“I think the program is amazing,” claims Matt Nichols of the Clarksburg branch. “I think the fact that you can throw any phone away and you don’t have to worry about them going into landfills, very environmentally conscious decision, and the Cell Phones for Soldiers Program, it supports a great cause by giving the military families the ability to talk while their soldiers are overseas.”

You can donate your old cell phones by dropping them off at the Emily Drive Location or visit the link below.

Recycle Your Cell Phones – AT&T

For full story and related video visit here: wboy.com

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AURORA BANK FSB PRESENTS A SPECIAL 4TH OF JULY GIFT TO CELL PHONES FOR SOLDIERS AND “OPERATION ENDURING FREEDOM”

Registered 501(c)3 Organization Hopes to Collect 50,000 Cell Phones, Enough to Provide 3 Million Minutes Calling Time for Troops Serving Overseas

NORWELL, Mass., July 1, 2009 – There are 5,000 soldiers in Afghanistan who will be talking to their loved ones this 4th of July, thanks to Aurora Bank’s collection of recycled cell phones. The bank’s presentation of over 1,500 used cell phones to Cell Phones for Soldiers provided 5,000 calling cards for the 4-25 BCT Army Battalion. Colonel Michael Howard graciously accepted the phone cards from Cell Phones for Soldiers and Aurora Bank on behalf of the 4,868 soldiers that are serving under his command as part of “Operation Enduring Freedom”.  

The ambitious goal is only one percent of the estimated 7.2 million cell phones Americans will retire during the month of July and the celebration of our independence. The vast majority of these phones will be added to landfills, where they pose a toxic risk to the surrounding environment.

“Donating your old cell phone is a small, easy sacrifice to make to support our troops.” says Brittany Bergquist, Cell Phones for Soldiers co-founder. “But for the troops overseas, it provides a priceless connection to their loved ones at home.  Because of substantial donations from companies like Aurora Bank, we have never had to say no to a deployed soldier. We are honored to present these cards to an entire battalion because of the efforts of Aurora Bank to collect phones for Cell Phones for Soldiers.” 

“We are grateful that Cell Phones for Soldiers is able to repurpose old cell phones for the benefit of our country’s soldiers and their families.” Noted Ted Janulis, Chairman of Aurora Bank FSB. “It is so important for these men and women to be able to connect with their loved ones back home and we are proud to be a part of this effort.”

In recognition of July 4th events all over the country, Cell Phones for Soldiers hopes to collect more than 50,000 phones to keep troops serving overseas connected with their loved ones at home.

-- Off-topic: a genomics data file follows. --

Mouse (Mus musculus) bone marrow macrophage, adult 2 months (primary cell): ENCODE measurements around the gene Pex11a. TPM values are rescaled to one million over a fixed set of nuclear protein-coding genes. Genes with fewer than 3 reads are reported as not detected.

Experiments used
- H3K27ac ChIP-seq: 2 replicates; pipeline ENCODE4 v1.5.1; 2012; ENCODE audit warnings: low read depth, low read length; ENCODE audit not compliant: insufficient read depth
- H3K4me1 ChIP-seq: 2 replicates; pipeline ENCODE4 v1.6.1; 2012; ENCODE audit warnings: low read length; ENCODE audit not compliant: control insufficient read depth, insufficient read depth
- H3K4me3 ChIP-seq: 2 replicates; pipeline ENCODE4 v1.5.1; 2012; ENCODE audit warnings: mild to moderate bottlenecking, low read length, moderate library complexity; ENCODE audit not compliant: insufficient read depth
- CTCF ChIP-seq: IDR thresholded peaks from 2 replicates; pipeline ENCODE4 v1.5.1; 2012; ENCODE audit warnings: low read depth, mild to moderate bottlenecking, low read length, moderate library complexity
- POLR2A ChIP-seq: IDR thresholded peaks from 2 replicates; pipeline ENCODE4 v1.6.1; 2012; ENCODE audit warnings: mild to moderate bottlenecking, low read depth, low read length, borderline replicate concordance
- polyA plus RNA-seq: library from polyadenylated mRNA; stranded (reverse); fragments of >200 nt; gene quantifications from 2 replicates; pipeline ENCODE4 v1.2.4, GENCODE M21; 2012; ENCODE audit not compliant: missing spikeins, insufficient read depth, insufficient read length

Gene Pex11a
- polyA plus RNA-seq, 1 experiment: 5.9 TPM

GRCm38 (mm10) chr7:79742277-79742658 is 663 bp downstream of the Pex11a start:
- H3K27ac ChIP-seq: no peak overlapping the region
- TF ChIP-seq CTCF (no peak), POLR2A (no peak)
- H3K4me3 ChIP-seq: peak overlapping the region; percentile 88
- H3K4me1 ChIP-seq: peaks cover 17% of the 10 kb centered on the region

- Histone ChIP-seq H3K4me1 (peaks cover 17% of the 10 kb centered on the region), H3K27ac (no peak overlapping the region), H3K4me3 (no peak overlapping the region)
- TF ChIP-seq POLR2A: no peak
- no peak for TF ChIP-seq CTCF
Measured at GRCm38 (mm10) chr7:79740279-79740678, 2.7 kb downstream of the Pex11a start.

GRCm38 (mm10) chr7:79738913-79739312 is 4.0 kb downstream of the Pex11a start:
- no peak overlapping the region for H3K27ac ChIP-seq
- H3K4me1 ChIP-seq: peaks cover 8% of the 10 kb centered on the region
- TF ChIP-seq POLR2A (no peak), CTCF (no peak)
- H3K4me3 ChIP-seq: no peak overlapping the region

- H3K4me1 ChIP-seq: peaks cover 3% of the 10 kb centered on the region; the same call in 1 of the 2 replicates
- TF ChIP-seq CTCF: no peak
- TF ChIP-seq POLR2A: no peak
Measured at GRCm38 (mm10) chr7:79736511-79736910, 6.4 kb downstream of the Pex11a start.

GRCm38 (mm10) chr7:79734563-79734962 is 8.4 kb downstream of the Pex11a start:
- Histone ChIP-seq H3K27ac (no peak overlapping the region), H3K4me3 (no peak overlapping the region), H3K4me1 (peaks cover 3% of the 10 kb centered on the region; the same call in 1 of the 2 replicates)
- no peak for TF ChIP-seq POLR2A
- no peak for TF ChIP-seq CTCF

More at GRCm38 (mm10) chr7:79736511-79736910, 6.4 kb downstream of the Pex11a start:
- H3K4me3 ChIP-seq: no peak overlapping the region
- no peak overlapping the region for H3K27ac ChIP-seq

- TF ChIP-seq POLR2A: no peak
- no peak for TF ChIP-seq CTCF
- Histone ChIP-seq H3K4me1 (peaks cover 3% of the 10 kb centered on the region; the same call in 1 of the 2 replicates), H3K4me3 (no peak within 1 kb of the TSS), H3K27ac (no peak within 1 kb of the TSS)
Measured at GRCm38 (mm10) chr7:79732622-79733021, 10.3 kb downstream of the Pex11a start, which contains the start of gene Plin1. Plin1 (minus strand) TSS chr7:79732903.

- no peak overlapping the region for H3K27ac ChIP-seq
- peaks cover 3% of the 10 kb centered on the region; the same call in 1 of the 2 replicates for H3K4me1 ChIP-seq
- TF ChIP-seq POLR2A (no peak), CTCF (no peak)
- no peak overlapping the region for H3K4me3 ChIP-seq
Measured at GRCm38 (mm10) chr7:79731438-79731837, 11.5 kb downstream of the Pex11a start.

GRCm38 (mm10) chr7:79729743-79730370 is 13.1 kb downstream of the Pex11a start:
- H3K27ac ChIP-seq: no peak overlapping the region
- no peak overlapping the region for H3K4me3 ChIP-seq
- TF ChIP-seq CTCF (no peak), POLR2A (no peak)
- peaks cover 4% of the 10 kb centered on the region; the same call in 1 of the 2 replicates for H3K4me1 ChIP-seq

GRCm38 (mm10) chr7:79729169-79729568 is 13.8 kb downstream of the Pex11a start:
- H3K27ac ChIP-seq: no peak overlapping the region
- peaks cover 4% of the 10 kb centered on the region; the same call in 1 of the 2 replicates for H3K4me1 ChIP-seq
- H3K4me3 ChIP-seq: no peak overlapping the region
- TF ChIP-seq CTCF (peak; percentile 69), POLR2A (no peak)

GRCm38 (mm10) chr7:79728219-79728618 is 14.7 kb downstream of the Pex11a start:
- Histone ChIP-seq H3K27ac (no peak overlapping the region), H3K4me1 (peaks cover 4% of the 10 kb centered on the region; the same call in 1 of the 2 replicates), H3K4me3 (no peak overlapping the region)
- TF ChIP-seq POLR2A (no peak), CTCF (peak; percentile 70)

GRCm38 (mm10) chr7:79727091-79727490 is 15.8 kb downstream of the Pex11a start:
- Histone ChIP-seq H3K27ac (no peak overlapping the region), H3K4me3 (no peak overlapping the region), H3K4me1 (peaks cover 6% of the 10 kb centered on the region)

Cell Phones for Soldiers safely recycles retired cell phones, and uses the proceeds to provide prepaid calling cards for the brave men and women serving in the Armed Forces abroad. The average recycled cell phone is worth enough to provide a 60 minute calling card for international use.

Cell Phones for Soldiers was founded by teenagers Robbie and Brittany Bergquist from Norwell, Mass., with $21 of their own money. Since then, the registered 501c3 non-profit organization has raised almost $1 million in donations and distributed more than 500,000 prepaid calling cards to soldiers serving overseas.

“We are continuously overwhelmed by the enthusiastic support of thousands of Americans who have helped our troops speak with their loved ones,” says the teens’ father, Bob Bergquist. “However, the need for support continues as we have soldiers being deployed all over the world and many in the Middle East are being asked to serve extended tours of duty.”

Through increased fundraising efforts, the Bergquist family hopes to raise more than $9 million in the next five years to fund new programs, such as providing video phones and prepaid service to allow soldiers abroad to see their families on a regular basis.  They are also researching programs to provide technology for returning Veterans to aid their transition back into the work force. 

The donated phones are sent to ReCellular, which reimburses Cell Phones for Soldiers for recycled phones. Approximately half of the phones ReCellular processes are reconditioned and resold to wholesale companies in over 40 countries around the world. Phones and components that cannot be refurbished are dismantled and recycled to reclaim materials, including:

  • Gold, silver and platinum from circuit boards
  • Copper wiring from phone chargers
  • Nickel, iron, cadmium and lead from battery packs